The inexorable growth of Twenty20 cricket is impinging on the first-class game. In 2010 domestic competitions will start even earlier in April than hitherto, which means, almost certainly, that there will be no room in a desperately cluttered fixture list for the traditional opening matches of the season between Oxford and Cambridge Universities and counties keen to obtain some practice on decent pitches. Frank Bough on BBC TV's Grandstand used to say that cricket had made its "usual apologetic start" on a cold Saturday when the umpires wore balaclavas, hot chocolate was served in the middle and spectators huddled up in anoraks. Yet everyone, supporters of varsity sport, players, umpires, scorers and the Press went home happy.
Who, attending a day's cricket in the Parks could not be happy? It is a glorious place. Yet the consequence of no first-class matches there and at Fenner's and the other university centres of excellence is that Oxford and Cambridge will lose their first-class status. There can be no denying, of course, that the standard is not what it was. Mike Atherton tells an amusing story in his autobiography of 'Pumper' Pyman coming out to bat at Fenner's in his time there in the 1980s wearing what appeared to be his grand-father's old pads with a towel stuffed down his trouser leg to act as a thigh pad. He was on his way to the City, not county or Test cricket, and increasingly that was the case with the undergraduates who made up the numbers, however appreciative they were of taking part. "But it didn't matter," wrote Atherton. "We had a wonderful time and were always acutely aware of our great privilege in being able to play first-class cricket."
Alas, greedy batsmen in the opposition took full advantage and there was little in the way of a contest. The crowds, such as they were, fell away, to the extent that for the Varsity match this summer, played in good weather in the Parks, there were barely 50 people present each day. Even the local newspapers were not present, preferring to concentrate on the giddy close-season goings-on at Oxford United and Cambridge United.
Although Atherton and Steve James, now also excelling as a journalist, played in the same Cambridge XI in the 1980s, it is necessary to trawl back to the 1970s or even the 1960s to find what could be described as a strong side. Here, the admissions tutors are to blame. Tony Lewis, one of the last England captains to be nurtured at Oxbridge, memorably said that "they shrink by their own myopia." Their unworldly preference for swats, geeks and rowers has brought about this state of affairs. Even Imran Khan, turned down by Cambridge, where his cousin Majid Khan, had gone, only got into Oxford through the efforts of the late Dr Paul Hayes, a keen cricket enthusiast at Keble College, and that was in the 1970s. At Cambridge, a lack of respect for the game and its traditions is evident in the recent building of a hideous hall of residence almost on top of the boundary.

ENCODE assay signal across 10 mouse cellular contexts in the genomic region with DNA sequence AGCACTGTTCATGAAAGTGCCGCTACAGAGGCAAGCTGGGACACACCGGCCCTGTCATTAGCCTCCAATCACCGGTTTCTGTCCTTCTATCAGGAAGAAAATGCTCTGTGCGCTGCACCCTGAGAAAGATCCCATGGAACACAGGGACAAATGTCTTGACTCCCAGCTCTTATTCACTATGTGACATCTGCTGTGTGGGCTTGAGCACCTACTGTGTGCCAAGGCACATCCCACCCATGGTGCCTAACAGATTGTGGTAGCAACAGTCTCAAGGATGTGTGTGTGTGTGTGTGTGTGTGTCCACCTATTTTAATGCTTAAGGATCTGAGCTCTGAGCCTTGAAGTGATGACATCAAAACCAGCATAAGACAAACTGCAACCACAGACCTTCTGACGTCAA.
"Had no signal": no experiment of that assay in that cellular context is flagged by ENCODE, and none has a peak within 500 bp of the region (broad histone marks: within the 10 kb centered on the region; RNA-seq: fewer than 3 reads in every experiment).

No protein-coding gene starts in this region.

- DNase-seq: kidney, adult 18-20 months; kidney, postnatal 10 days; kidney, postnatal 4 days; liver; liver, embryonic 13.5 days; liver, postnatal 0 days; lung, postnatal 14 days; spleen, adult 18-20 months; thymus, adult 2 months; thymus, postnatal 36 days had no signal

So whither cricket at Fenner's and in the Parks and at the other four centres of excellence? MCC is committed to its admirable funding programme, at least for 2009. This has benefited the first-class game immeasurably: five captains and 45 players have been nurtured within them over the past ten years. Had the ECB decided to extend the domestic season into October, as was a possibility, there might still have been space for a tradition that started with Oxford and Cambridge being granted first-class status in 1827. They can, of course, continue to play wandering club sides, county 2nd XIs and any county that wants some practice in early April.
As good a person as any to provide some necessary perspective is A.C. Smith, formerly chief executive of the ECB's forerunner, the Test and County Cricket Board, an Oxford Blue and for the past nine years the president of Oxford UCC. "I am very surprised by this news," he said. "The ECB has a broad brief for all cricket, not just the first-class game, and it has devised a scheme for six centres of excellence, which has worked well. These had a certain amount of clout and have been an introduction to first-class cricket for promising players - someone like Joe Sayers, who was very close to gaining a first-class degree in physics, a very difficult subject, and who has gone on to Yorkshire.
"The counties enjoy coming to the Parks for early season matches," said Smith. "They play against reasonable opposition who are extremely keen, on good surfaces. Yes, it would have helped if the admissions tutors had noted that there is no harm in attracting a student who is good at cricket as well as his academic studies."
As an example of the worth of MCC's funding, a triangular tournament is taking place this week between its universities, University Sports South Africa and an ECB elite player development squad. "In helping to fund and organise this, MCC is deepening its commitment to the universities scheme and continues to provide opportunities for talented players," said John Stephenson, the club's Head of Cricket. It remains to be seen whether this will be affected by what effectively is a proposed downgrading of the centres of excellence.